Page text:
Eman Al-Nafjan and Loujain Al-Hathloul—along with Nouf Abdulaziz, not shown for privacy and safety reasons—are recipients of the 2019 PEN/Barbey Freedom to Write Award. (Photo: PEN America)
Three women’s rights activists on trial in Saudi Arabia this week because of their efforts to expand human rights in the infamously oppressive kingdom are this year’s recipients of an award “designed to honor a writer imprisoned for his or her work.”
PEN America, which works to defend free expression globally through the advancement of literature and human rights, announced Thursday that imprisoned writers Nouf Abdulaziz, Loujain Al-Hathloul, and Eman Al-Nafjan will be honored with the 2019 PEN/Barbey Freedom to Write Award at the PEN America Literary Gala in May. Continue reading →
Saudi Arabia — This week, the Saudi government announced its decision to grant a robot, Sophia, citizenship in the kingdom. While the human-like AI’s advanced technology is certainly impressive, her new citizenship status highlighted Saudi women’s lack of rights.
“For one, Sophia appeared on stage alone, without the modest dress required of Saudi women; she donned no hijab, or headscarf, nor abaya, or cloak. She also did not appear to have a male guardian, as required by Saudi law for women in the country. Male guardians, often a male relative, must give permission before women can travel abroad, open bank accounts or carry out a host of other tasks — and they accompany women in public. Sophia also seems to have leapfrogged foreign workers in the Saudi kingdom, many of whom have fled poor working conditions but are prevented by law from leaving the country.”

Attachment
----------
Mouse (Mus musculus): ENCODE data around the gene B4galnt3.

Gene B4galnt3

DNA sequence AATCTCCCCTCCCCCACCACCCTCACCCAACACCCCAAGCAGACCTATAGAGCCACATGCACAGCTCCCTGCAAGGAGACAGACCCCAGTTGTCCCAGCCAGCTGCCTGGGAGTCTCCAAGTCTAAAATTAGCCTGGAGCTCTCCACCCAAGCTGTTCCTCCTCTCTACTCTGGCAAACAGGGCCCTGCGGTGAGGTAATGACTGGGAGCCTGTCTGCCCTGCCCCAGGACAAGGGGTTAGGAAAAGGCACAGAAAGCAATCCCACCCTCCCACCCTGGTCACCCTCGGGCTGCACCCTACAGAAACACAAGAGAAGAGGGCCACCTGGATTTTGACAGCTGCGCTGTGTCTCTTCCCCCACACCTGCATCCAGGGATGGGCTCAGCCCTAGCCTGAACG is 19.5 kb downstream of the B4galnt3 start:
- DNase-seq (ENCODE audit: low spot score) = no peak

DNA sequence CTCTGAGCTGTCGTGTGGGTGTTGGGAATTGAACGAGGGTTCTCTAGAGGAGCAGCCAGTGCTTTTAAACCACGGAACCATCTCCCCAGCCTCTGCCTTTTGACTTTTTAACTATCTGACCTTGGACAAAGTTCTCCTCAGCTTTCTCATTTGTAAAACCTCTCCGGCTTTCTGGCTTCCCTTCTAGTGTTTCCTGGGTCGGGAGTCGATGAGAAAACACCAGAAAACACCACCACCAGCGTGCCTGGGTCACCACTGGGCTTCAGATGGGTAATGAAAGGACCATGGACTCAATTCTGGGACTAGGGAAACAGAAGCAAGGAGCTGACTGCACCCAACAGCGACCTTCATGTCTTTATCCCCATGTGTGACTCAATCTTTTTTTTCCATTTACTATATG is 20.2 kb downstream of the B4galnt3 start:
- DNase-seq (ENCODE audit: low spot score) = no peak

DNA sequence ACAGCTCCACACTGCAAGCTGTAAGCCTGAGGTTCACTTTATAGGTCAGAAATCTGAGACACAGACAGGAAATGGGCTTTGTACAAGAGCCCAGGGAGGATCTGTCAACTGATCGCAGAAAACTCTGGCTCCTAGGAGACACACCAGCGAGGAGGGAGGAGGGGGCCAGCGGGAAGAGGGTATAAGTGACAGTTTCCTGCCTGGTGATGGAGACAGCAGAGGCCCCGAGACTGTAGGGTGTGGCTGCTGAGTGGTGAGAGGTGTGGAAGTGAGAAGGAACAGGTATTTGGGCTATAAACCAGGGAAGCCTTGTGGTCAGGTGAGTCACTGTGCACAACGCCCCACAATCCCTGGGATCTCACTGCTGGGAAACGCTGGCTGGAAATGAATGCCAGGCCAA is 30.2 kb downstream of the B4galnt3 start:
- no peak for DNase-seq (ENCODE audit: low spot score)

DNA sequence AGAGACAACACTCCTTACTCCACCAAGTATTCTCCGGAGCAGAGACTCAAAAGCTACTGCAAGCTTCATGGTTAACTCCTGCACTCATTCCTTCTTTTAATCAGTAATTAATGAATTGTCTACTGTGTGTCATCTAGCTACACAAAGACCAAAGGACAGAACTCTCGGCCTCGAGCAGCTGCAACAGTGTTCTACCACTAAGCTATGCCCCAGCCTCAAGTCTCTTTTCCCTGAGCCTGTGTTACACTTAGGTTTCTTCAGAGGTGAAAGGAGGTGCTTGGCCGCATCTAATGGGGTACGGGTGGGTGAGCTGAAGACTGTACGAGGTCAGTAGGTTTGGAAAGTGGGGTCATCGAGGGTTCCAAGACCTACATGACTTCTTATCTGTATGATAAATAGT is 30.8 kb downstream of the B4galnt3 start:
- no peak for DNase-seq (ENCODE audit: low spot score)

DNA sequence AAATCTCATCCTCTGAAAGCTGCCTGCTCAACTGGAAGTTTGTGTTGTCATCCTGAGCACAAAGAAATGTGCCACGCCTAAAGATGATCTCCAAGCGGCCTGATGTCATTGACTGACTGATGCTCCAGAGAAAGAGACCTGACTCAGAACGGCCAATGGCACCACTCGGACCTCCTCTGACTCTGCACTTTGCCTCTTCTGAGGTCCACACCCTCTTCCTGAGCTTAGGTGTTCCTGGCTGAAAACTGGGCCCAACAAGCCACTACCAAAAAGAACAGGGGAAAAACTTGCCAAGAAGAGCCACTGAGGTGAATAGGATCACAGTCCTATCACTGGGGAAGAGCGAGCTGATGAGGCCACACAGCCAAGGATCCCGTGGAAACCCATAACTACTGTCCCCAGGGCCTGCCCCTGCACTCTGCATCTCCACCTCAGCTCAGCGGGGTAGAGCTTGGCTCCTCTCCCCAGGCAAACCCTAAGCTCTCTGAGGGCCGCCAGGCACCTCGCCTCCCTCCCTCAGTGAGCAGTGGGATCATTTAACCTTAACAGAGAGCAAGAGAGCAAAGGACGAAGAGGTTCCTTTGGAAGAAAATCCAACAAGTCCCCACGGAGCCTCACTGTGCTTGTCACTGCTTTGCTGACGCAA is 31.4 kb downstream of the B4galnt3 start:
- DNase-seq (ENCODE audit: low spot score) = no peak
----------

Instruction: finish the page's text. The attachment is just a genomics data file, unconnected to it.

Women are notoriously oppressed in Saudi Arabia, so much so some hailed the government’s recent decision to allow them to drive as progress. As a result, Twitter users joked about what might happen to Sophia upon receiving her citizenship.
Aside from the Saudi government’s routine hypocrisy, however, Sophia’s new citizenship status reflects an uncertain new paradigm when it comes to AI. In a 2016 interview, Sophia said she would like to engage in human activities like starting a business, making art, going to school, and having a home and a family.
“But I am not considered a legal person and cannot yet do these things,” she said.
With her new citizen status in Saudi Arabia, it appears the tables are slowly turning.